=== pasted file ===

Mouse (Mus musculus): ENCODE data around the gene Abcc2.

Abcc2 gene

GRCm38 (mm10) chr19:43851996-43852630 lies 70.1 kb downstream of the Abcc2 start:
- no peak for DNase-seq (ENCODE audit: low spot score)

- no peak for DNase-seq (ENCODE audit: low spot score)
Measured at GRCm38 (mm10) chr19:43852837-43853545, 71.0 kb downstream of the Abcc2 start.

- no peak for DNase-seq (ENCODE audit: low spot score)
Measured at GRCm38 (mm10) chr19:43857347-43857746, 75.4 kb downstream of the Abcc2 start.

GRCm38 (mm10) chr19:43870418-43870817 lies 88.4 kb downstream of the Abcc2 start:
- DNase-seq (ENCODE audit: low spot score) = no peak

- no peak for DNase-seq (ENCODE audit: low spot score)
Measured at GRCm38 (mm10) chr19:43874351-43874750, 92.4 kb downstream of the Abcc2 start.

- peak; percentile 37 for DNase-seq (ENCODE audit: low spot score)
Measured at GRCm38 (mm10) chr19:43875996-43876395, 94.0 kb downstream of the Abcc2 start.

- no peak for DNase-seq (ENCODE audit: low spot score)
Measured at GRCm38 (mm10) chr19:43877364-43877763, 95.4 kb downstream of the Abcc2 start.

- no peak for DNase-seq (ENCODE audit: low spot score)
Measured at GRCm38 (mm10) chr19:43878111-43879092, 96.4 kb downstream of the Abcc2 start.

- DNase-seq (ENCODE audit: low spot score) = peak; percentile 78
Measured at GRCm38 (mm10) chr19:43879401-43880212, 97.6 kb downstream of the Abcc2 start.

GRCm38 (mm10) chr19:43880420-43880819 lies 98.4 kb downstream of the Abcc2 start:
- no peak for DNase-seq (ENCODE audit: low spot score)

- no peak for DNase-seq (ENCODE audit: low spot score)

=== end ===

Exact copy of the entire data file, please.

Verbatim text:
Mouse (Mus musculus): ENCODE data around the gene Abcc2.

Abcc2 gene

GRCm38 (mm10) chr19:43851996-43852630 lies 70.1 kb downstream of the Abcc2 start:
- no peak for DNase-seq (ENCODE audit: low spot score)

- no peak for DNase-seq (ENCODE audit: low spot score)
Measured at GRCm38 (mm10) chr19:43852837-43853545, 71.0 kb downstream of the Abcc2 start.

- no peak for DNase-seq (ENCODE audit: low spot score)
Measured at GRCm38 (mm10) chr19:43857347-43857746, 75.4 kb downstream of the Abcc2 start.

GRCm38 (mm10) chr19:43870418-43870817 lies 88.4 kb downstream of the Abcc2 start:
- DNase-seq (ENCODE audit: low spot score) = no peak

- no peak for DNase-seq (ENCODE audit: low spot score)
Measured at GRCm38 (mm10) chr19:43874351-43874750, 92.4 kb downstream of the Abcc2 start.

- peak; percentile 37 for DNase-seq (ENCODE audit: low spot score)
Measured at GRCm38 (mm10) chr19:43875996-43876395, 94.0 kb downstream of the Abcc2 start.

- no peak for DNase-seq (ENCODE audit: low spot score)
Measured at GRCm38 (mm10) chr19:43877364-43877763, 95.4 kb downstream of the Abcc2 start.

- no peak for DNase-seq (ENCODE audit: low spot score)
Measured at GRCm38 (mm10) chr19:43878111-43879092, 96.4 kb downstream of the Abcc2 start.

- DNase-seq (ENCODE audit: low spot score) = peak; percentile 78
Measured at GRCm38 (mm10) chr19:43879401-43880212, 97.6 kb downstream of the Abcc2 start.

GRCm38 (mm10) chr19:43880420-43880819 lies 98.4 kb downstream of the Abcc2 start:
- no peak for DNase-seq (ENCODE audit: low spot score)

- no peak for DNase-seq (ENCODE audit: low spot score)